In a letter to Hegel from the mid 1790s, Schelling writes: "the real difference between critical and dogmatic philosophy appears to be that the former proceeds from the absolute I (which has yet to be conditioned by the object), while the latter proceeds from the absolute object of non-I." This is where Peter Szondi starts his discussion of the philosophy of the tragic, with Schelling pondering the two choices that proceed from this: either taking the absolute as the object of one's knowledge and "paying the price of absolute passivity", or else positing everything in the subject and negating everything in the object, "the striving for immutable selfhood, unconditional freedom and unbounded activity". Schelling rejects both possibilities in favour of a third: "you are right," another letter begins, "one thing still remains--to know that there is an objective power which threatens to destroy our freedom and, with this firm and certain conviction in our hearts, to fight against it, to summon up all our freedom and thus to perish.". "And yet," Szondi adds, "as though shrinking from the recognition of the objective, the young Schelling permits this struggle only in tragic art, not in life."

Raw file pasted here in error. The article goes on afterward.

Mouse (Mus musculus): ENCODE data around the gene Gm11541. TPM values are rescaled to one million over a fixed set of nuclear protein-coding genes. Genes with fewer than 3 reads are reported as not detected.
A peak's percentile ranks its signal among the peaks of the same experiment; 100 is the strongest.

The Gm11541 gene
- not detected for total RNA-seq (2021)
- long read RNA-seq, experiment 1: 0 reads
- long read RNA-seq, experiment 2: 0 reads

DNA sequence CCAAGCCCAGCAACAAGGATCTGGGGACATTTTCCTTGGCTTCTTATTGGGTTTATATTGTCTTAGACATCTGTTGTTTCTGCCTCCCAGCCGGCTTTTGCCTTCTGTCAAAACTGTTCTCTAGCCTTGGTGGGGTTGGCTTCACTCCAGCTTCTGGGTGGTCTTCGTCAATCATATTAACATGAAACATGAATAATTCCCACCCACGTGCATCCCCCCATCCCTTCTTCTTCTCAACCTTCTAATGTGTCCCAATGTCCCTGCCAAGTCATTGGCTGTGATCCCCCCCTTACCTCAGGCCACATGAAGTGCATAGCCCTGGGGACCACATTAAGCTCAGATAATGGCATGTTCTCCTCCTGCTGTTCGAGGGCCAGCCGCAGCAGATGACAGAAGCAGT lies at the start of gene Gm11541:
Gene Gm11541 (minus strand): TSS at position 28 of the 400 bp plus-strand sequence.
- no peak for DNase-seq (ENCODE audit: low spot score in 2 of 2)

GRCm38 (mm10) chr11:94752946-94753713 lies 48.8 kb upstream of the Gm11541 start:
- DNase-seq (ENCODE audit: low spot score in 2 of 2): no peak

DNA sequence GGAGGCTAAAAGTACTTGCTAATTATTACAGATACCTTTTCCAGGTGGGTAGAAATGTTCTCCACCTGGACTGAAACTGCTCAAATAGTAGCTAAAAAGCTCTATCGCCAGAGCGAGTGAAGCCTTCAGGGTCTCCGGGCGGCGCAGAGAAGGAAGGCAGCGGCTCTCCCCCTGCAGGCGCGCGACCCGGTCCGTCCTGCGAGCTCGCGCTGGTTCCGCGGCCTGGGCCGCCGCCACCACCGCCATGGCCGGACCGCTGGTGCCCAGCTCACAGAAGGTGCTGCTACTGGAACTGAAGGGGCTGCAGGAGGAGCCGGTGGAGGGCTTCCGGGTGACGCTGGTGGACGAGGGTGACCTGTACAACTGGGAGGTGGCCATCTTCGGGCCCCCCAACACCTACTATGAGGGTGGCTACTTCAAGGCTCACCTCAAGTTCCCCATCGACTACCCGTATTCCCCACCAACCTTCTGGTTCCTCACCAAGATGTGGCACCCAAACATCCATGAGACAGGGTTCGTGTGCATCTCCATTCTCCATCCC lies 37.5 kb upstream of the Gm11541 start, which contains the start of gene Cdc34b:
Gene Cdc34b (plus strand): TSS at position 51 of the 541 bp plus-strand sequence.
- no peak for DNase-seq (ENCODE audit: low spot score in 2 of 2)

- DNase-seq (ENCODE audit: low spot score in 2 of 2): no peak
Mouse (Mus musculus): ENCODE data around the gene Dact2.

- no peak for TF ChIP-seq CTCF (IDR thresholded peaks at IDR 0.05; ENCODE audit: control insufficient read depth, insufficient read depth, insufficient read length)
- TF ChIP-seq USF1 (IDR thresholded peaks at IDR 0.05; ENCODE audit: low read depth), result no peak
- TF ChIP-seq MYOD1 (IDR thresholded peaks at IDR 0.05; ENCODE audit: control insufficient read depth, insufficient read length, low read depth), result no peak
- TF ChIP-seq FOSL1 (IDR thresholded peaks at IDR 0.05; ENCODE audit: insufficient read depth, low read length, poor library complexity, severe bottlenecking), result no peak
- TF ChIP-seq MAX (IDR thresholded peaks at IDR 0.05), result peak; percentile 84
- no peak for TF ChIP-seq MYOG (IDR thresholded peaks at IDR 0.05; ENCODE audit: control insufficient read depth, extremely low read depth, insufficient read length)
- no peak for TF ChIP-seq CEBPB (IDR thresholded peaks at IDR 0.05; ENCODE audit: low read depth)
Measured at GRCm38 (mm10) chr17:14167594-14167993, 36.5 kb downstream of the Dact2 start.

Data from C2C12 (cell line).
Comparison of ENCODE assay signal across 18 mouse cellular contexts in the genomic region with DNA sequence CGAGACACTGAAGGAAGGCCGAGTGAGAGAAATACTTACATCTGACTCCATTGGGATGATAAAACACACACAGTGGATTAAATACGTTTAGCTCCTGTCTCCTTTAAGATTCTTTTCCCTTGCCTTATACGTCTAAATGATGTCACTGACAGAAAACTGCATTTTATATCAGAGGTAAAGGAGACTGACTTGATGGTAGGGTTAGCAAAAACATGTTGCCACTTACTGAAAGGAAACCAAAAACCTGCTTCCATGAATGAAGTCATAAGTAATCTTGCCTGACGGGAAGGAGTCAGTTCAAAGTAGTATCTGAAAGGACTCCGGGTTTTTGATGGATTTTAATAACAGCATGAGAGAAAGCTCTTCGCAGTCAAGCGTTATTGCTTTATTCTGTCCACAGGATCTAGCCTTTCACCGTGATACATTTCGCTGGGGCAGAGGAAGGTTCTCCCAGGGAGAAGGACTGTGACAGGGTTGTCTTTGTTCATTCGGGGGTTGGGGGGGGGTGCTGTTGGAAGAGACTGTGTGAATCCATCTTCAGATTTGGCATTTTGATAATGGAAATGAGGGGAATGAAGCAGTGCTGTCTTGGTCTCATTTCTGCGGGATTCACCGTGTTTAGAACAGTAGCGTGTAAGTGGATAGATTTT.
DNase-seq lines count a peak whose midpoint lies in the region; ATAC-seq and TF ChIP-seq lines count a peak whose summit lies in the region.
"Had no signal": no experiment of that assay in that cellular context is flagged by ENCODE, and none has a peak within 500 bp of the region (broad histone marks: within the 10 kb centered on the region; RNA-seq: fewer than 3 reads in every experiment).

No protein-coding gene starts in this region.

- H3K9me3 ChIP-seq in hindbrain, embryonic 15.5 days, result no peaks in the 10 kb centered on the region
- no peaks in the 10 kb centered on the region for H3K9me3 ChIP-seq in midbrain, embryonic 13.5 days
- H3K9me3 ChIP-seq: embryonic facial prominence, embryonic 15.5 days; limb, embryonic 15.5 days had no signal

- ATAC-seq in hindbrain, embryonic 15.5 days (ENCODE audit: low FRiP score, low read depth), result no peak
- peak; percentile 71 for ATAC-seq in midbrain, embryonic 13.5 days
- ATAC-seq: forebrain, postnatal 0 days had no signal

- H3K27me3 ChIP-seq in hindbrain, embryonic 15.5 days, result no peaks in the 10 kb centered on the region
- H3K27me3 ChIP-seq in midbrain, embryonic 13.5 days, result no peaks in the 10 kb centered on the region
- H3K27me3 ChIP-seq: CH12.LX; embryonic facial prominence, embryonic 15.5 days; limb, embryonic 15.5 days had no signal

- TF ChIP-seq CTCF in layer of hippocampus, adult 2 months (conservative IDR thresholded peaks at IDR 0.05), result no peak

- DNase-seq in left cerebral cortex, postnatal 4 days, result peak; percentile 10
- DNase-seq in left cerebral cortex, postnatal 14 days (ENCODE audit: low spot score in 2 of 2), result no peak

This willed resistance against the overwhelming force of the Absolute Other, when the Other is God, or Fate, or Necessity or suchlike, produces the sort of tragedy that Schelling and Szondi like. But when this Absolute is "the tragic" itself ... when, for instance, it is the notion of human dignity obtained by willed resistance against overwhelming force ... then it is precisely the undignified, the sardonic, the idiotic and contemptible, the willed juvenility of opposition that occupies this privileged position. This is the space of the tragic today: the puerile tragic.